And how do people tend to react to these photographs? “A lot of times, if it’s a place that’s recognizable, like Chinquatera or Venice, people are reminded of times they were there, in a somewhat idealized view of that area,” Wainer offers. He adds that the painterly effect has thrown many people off: Viewers frequently tell him how much they like his paintings or ask him whether they’re looking at a photograph or a painting.
Does Wainer plan to combine his professional and artistic pursuits by rendering medical photos in watercolor style? “It’s a genre that is wide open,” he says. “Perhaps I can consider it after I am retired.”

Felix Kulpa Gallery: 107 Elm St., Santa Cruz; (408) 373-2854; felixkulpa.com.
Comments (0)Add Comment

Write comment
smaller | bigger

busy
 

Share this on your social networks

Bookmark and Share

Share this

Bookmark and Share

 

Health Screening

Santa Cruz wellness expert releases app to improve workplace well-being

 

Leo Sun; Full Moon, Venus Retro in Leo; Saturn Direct

It’s a complex week of planetary movements, challenges, demands and callings. We’re in the time of the Leo Sun. Leo—fixed fire, gold, the heart, generous, strong, noble, the king/queen—needs appreciation and praise from everyone in order to move forward. During Leo we gain a greater sense of self-identification by recognizing our creativity. It’s therefore a perfect time for Venus retrograding in Leo. In Venus retrograde we review and re-assess values. Venus retro in Leo concerns our self as valuable, acknowledging talents, gifts, abilities and offerings. Friday, Venus re-enters Leo (29 degrees, a critical degree) continuing the retrograde to 14 degrees Leo on Sept. 6. Friday (Full Moon) is also the (8 degrees) Leo solar festival, Festival of the Future. Leo is the heart of the sun, the heart of all that matters. When attuned to this heart, we have understanding and inclusivity. The heart of the Lion is Mitra (think “Maitreya,” the coming World Teacher). Leo prepares humanity to receive divine love from subtle sources and later to radiate that love to the kingdoms. Sirius, Ray 2, where love originates, streams through Regulus (heart of Leo), into the heart of the sun (Ray 2) and into all hearts. The heart of Leo is Regulus. Joining Venus, the love underlying all of creation appears. Saturday is Sun/Neptune (confusion or devotion) with late night Saturn turning stationary direct. Ideas, plans and structures held long in abeyance (since March 14) slowly move forward. (Read more on Leo and the week at nightlightnews.org and Risa D’Angeles’ Facebook page, accessed through my website.)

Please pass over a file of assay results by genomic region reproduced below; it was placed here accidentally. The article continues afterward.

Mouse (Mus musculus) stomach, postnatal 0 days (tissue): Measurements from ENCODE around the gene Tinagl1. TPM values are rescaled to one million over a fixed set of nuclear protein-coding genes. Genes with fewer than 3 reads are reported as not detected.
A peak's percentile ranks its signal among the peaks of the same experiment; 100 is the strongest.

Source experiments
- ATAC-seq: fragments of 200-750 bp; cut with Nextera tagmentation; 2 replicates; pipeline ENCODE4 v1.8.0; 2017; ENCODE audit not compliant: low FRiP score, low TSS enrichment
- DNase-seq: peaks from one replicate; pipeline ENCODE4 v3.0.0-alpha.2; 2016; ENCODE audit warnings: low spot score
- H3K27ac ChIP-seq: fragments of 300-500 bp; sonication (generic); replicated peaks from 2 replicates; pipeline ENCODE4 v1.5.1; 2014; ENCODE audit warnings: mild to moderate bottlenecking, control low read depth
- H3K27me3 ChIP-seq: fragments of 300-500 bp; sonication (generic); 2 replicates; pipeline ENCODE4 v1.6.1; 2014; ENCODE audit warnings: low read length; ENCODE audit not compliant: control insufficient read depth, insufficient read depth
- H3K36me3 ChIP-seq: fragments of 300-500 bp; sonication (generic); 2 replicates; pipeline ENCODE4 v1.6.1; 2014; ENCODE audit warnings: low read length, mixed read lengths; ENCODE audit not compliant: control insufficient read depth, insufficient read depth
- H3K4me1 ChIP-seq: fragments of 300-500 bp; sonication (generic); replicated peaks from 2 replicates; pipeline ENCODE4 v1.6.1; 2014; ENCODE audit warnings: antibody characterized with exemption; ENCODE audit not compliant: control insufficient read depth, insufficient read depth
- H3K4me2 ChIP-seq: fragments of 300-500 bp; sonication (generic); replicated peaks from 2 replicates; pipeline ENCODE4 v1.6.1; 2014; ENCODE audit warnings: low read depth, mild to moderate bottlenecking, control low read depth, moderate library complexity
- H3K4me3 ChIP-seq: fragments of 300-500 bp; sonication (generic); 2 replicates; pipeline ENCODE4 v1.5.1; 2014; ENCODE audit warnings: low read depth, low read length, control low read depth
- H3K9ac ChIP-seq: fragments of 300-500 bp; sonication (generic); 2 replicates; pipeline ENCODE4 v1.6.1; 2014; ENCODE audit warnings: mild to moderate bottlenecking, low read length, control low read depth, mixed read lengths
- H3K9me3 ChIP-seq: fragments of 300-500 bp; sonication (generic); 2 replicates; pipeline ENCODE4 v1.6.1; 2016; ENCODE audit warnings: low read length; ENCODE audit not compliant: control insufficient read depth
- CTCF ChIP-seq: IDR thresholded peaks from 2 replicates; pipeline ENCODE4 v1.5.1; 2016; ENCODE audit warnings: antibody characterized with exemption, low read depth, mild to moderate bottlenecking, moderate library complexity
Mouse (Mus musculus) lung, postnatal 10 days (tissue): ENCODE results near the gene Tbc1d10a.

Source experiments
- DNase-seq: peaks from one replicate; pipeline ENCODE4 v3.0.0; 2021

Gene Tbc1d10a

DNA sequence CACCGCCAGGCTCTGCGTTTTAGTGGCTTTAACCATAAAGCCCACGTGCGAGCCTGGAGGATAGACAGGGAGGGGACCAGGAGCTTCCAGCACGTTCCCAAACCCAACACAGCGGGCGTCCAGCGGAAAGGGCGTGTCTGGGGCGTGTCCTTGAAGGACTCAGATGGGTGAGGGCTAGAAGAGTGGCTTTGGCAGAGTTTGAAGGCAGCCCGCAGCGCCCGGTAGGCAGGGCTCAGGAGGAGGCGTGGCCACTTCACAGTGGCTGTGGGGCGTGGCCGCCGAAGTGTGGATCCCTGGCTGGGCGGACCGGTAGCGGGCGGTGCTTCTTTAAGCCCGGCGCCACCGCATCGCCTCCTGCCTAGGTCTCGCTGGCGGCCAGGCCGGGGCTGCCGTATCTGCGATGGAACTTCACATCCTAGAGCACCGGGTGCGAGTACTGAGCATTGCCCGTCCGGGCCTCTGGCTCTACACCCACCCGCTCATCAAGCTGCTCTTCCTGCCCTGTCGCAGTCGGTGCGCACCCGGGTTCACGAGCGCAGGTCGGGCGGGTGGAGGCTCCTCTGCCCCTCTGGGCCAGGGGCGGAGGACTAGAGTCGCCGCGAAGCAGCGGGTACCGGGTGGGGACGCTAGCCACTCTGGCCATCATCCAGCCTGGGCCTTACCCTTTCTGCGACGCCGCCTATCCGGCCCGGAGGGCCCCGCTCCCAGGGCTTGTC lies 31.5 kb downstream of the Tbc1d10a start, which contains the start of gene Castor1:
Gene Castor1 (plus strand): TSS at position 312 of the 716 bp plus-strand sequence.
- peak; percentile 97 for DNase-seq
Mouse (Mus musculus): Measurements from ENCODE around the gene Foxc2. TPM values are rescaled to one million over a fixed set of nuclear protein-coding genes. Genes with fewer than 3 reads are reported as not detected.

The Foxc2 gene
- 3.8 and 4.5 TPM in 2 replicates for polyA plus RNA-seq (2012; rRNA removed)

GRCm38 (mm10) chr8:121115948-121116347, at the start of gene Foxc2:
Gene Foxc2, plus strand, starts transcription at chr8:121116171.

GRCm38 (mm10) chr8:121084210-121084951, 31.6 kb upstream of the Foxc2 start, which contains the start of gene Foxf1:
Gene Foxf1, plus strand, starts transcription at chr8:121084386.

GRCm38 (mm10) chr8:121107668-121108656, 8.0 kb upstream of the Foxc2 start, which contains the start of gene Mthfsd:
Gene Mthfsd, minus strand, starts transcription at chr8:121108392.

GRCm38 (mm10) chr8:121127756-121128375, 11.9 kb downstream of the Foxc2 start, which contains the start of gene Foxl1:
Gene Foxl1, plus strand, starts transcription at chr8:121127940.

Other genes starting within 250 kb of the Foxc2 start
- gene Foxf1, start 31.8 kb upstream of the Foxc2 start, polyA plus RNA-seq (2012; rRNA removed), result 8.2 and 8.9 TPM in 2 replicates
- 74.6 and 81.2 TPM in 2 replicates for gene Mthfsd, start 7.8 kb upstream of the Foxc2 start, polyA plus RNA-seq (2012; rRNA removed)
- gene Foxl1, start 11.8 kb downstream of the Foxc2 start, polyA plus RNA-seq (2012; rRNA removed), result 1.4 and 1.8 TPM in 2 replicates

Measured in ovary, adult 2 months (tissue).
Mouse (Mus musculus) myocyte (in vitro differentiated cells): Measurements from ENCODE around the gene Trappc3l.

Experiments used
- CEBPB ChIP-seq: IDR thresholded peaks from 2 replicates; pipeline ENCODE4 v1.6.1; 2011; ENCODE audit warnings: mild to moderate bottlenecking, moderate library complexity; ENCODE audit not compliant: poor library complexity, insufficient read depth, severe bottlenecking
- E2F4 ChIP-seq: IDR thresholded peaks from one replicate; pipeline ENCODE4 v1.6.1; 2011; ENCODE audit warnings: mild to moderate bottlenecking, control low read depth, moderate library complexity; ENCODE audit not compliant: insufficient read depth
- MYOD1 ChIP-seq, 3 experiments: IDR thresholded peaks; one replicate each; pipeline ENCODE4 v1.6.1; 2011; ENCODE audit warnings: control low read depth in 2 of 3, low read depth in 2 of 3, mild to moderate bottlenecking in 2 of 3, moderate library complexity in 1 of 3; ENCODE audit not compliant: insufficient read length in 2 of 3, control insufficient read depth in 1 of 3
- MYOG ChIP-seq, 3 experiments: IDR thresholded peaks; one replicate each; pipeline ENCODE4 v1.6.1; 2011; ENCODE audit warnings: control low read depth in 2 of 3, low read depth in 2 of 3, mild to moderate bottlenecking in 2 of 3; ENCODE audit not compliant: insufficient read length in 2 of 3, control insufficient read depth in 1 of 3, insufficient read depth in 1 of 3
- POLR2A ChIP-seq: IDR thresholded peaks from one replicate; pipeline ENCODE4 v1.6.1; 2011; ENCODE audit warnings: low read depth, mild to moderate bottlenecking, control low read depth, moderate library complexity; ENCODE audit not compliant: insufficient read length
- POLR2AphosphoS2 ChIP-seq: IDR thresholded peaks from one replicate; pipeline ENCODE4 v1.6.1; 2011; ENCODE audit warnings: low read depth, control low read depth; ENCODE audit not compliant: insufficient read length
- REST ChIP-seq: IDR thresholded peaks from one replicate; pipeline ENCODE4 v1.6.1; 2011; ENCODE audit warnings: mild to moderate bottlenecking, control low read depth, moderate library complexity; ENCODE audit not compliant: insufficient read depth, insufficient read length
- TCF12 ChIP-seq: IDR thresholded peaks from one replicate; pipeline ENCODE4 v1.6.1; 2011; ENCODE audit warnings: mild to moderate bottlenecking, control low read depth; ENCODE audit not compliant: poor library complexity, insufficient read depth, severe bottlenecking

The New Tech Nexus

Community leaders in science and technology unite to form web-based networking program

 

Jailbreak with Reality

‘The Stanford Prison Experiment’ revisits one of the most notorious studies of all time
Sign up for Good Times weekly newsletter
Get the latest news, events

RSS Feed Burner

 Subscribe in a reader

Latest Comments

 

Holy Cannoli

New bakery opens in Ben Lomond, plus Randall Grahm’s quest to grow 10,000 new grape varieties, and Mexican cooking classes

 

Is Santa Cruz turning into Malibu North?

It's got a ways to go before it gets wrecked like Malibu, but I think we need to be very careful about growth. Maria Mattioli, Santa Cruz, Psychotherapist

 

Bargetto Winery

A much-anticipated annual event at Bargetto Winery is the release of their very special La Vita red wine. June 7 was the day to be heralded this year, and I happily squeezed my car into their overloaded car park in eager anticipation of tasting the new La Vita nectar.

 

Margaritaville

Popular Capitola spot gets new owner and complete makeover